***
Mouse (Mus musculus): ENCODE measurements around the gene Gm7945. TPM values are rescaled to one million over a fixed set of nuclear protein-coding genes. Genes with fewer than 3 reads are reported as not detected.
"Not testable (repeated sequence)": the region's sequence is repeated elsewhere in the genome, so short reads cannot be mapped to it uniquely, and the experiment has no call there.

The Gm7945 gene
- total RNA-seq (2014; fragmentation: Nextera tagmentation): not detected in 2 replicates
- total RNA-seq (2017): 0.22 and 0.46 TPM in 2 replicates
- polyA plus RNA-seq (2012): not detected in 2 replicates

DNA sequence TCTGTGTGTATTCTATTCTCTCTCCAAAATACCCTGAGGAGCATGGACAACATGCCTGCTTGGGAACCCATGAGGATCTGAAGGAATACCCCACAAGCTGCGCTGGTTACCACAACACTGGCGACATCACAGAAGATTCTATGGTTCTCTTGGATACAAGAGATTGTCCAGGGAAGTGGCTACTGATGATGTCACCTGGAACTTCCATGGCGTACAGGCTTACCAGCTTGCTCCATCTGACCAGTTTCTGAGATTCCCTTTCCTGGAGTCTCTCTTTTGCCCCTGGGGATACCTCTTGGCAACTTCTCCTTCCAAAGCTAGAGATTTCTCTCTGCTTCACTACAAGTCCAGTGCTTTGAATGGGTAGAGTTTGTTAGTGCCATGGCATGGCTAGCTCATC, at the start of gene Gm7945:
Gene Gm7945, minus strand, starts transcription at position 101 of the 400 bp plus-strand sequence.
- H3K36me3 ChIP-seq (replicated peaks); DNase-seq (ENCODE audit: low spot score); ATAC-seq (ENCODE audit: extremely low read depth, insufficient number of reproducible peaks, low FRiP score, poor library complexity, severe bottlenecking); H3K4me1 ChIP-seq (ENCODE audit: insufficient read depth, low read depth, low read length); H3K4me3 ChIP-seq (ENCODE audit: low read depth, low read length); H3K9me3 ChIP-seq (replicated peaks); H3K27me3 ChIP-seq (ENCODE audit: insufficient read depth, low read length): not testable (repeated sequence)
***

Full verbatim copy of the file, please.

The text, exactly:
Mouse (Mus musculus): ENCODE measurements around the gene Gm7945. TPM values are rescaled to one million over a fixed set of nuclear protein-coding genes. Genes with fewer than 3 reads are reported as not detected.
"Not testable (repeated sequence)": the region's sequence is repeated elsewhere in the genome, so short reads cannot be mapped to it uniquely, and the experiment has no call there.

The Gm7945 gene
- total RNA-seq (2014; fragmentation: Nextera tagmentation): not detected in 2 replicates
- total RNA-seq (2017): 0.22 and 0.46 TPM in 2 replicates
- polyA plus RNA-seq (2012): not detected in 2 replicates

DNA sequence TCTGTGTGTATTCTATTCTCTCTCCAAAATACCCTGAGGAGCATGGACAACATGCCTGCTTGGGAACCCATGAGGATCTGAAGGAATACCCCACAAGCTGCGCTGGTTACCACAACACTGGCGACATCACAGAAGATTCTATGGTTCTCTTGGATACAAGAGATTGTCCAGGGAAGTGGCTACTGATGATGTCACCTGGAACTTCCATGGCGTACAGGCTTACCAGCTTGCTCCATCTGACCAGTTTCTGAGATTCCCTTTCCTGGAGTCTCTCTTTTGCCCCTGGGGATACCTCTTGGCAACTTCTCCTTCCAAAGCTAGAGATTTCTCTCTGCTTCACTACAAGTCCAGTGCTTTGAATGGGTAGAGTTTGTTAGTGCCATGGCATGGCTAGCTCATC, at the start of gene Gm7945:
Gene Gm7945, minus strand, starts transcription at position 101 of the 400 bp plus-strand sequence.
- H3K36me3 ChIP-seq (replicated peaks); DNase-seq (ENCODE audit: low spot score); ATAC-seq (ENCODE audit: extremely low read depth, insufficient number of reproducible peaks, low FRiP score, poor library complexity, severe bottlenecking); H3K4me1 ChIP-seq (ENCODE audit: insufficient read depth, low read depth, low read length); H3K4me3 ChIP-seq (ENCODE audit: low read depth, low read length); H3K9me3 ChIP-seq (replicated peaks); H3K27me3 ChIP-seq (ENCODE audit: insufficient read depth, low read length): not testable (repeated sequence)